From Shinto Shrines: A Guide to the Sacred Sites of Japan's Ancient Religion
Gongen-zukuri: Also called ishinoma- and yatsumune-zukuri, this style incorporates the honden and haiden under a single, complex roof. The irimoya-zukuri haiden and irimoya- or nagare-zukuri honden are connected by an intermediate space called the ainoma or ishinoma (reflecting its physical form) or heiden (reflecting its use), with the roof ridge of this space running perpendicular to the other roofs so that they form an I or an inverted T shape when viewed from above. (The view depends on the size of the ainoma relative to the other two structures.) The haiden has wings with slightly lower roof heights attached to the left and right sides. A gongen is a Shinto kami considered to be an avatar or manifestation of the Buddha. The style was named for Nikko Toshogu, where Tosho Daigongen (Tokugawa Ieyasu). The Buddhist-influenced structure is usually lacquered inside and out. In the case of Toshogu shrines, the style is highly elaborate, with carvings of fantastic animals and metalwork in copper and gold.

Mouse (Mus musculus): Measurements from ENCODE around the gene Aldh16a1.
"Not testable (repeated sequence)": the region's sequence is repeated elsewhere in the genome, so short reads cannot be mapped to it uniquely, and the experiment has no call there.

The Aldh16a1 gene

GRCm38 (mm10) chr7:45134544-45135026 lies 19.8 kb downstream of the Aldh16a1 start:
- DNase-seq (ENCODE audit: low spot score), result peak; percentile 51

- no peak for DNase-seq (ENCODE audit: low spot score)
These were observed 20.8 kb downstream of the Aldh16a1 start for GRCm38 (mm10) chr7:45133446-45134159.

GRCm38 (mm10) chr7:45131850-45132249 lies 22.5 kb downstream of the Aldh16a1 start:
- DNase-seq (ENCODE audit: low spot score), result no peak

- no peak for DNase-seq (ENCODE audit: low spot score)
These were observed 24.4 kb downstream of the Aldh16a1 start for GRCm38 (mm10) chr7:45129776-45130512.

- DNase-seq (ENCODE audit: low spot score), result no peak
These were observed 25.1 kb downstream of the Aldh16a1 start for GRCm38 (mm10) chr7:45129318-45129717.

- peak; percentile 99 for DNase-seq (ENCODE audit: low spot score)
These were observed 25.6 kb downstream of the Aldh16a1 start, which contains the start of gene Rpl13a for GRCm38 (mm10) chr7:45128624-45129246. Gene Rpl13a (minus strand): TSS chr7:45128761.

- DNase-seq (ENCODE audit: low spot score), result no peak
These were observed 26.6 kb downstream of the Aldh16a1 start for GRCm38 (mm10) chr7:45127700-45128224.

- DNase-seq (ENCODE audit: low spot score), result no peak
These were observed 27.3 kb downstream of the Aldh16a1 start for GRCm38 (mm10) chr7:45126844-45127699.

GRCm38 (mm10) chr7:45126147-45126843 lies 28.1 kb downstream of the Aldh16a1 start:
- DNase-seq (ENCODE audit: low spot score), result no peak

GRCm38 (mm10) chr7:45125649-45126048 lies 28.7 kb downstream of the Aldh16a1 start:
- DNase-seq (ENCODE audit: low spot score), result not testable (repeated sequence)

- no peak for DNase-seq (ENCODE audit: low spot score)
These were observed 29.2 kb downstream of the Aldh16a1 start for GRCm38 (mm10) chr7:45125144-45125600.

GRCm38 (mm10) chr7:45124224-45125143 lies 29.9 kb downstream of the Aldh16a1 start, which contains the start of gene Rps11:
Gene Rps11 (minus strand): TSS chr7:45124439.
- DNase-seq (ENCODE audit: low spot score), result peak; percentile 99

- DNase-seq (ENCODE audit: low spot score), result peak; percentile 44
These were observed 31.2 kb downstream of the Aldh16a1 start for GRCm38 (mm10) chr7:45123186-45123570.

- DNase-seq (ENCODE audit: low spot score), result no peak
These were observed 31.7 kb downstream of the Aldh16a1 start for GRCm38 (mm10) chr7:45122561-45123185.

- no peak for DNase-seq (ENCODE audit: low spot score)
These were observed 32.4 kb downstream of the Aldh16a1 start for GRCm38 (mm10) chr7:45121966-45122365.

The following styles are primarily associated with the shrine from which they originate. Thus a sumiyoshi-zukuri style will only be found on Sumiyoshi shrines.
Sumiyoshi-zukuri: This style of honden has a gable roof with the entrance in the center of the gabled side. The structure is two bays wide by four deep. The roofline is flat and has a deep overhang on all four sides. There are katsuogi and very tall chigi. It somewhat resembles the shinmei style but all thesukiden structures